It sat in the corner of the house, like a coffin in a dark viewing room. It was bought for thousands of dollars, but when the waters came and rose and filled the house like an empty bowl, it went to ruin. The house was submerged in thirty minutes, and the television, along with everything else, would forever be useless.
We charged into the house, trepid, intimidated, frightened. Debris lined the floor, and our job was to remove it from the house just outside of New Orleans. Katrina did her worse, and there were few to provide relief.
Twice we ventured to the coast to assist in the efforts. I was reminded of those trips this week when watching a slanted program on the History Channel about Katrina and New Orleans, and the thousands of possibilities for future storms. The program wanted to lean to the side of rising global temperatures as the cause of major hurricanes, and whether that is true or not is irrelevant to me. Katrina was much bigger than the supposed rise in temps.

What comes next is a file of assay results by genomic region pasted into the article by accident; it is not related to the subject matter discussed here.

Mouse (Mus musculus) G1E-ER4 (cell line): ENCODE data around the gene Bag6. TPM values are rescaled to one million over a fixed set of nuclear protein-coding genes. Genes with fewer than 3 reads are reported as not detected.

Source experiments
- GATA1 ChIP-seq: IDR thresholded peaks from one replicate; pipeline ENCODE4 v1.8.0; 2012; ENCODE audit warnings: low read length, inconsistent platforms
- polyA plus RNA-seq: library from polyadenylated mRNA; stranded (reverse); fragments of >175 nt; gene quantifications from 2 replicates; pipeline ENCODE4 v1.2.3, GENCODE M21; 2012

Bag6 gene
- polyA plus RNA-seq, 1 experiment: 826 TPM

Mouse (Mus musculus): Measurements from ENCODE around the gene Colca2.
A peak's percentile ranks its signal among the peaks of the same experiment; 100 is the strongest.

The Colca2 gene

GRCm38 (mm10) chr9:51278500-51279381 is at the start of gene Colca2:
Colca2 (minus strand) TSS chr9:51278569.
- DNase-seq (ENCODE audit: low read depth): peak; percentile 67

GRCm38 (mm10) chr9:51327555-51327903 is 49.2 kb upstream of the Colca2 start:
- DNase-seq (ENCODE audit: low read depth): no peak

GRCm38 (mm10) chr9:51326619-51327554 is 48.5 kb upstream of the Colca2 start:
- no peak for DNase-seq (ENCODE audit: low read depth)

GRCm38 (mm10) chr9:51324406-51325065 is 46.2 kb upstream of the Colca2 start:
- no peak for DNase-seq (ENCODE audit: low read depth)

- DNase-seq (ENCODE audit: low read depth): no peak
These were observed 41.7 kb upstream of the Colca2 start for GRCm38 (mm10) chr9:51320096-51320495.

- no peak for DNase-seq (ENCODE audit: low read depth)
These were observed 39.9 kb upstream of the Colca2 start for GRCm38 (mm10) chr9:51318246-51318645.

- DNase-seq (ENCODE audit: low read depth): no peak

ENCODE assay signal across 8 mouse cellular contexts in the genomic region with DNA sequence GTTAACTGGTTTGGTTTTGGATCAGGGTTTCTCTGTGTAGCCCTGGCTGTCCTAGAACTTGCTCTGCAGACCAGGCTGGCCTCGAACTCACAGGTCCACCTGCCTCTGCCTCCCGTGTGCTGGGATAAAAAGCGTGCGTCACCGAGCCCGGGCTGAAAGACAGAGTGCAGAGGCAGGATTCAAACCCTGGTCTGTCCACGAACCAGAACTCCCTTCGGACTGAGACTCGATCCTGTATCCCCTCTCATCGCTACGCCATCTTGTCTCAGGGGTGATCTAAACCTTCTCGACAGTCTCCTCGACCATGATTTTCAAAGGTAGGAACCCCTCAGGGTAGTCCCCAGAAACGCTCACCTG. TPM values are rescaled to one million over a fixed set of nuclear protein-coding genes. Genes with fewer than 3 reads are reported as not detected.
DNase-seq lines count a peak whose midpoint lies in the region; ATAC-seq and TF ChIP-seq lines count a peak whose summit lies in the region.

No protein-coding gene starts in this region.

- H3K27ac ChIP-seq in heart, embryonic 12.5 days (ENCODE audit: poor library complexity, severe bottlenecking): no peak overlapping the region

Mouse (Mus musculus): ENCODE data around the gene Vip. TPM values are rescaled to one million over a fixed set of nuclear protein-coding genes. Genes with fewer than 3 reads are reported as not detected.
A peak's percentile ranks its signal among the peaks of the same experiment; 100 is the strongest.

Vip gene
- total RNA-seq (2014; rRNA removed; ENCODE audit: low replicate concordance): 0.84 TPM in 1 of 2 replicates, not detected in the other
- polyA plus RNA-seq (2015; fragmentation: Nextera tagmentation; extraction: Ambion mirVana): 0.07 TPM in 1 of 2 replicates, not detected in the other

I took some pictures. Take a look.
These two trips changed my life. It is a tough thing to walk into a home, once filled with possessions of such great value and importance and cost, and then to see these things destroyed. I am grateful for what I have, for what I own, but what I learned, in the end, is that I am the one that really assigns value. Outside of my home, the things I own would mean very little.
And that is a great starting point for release and freedom.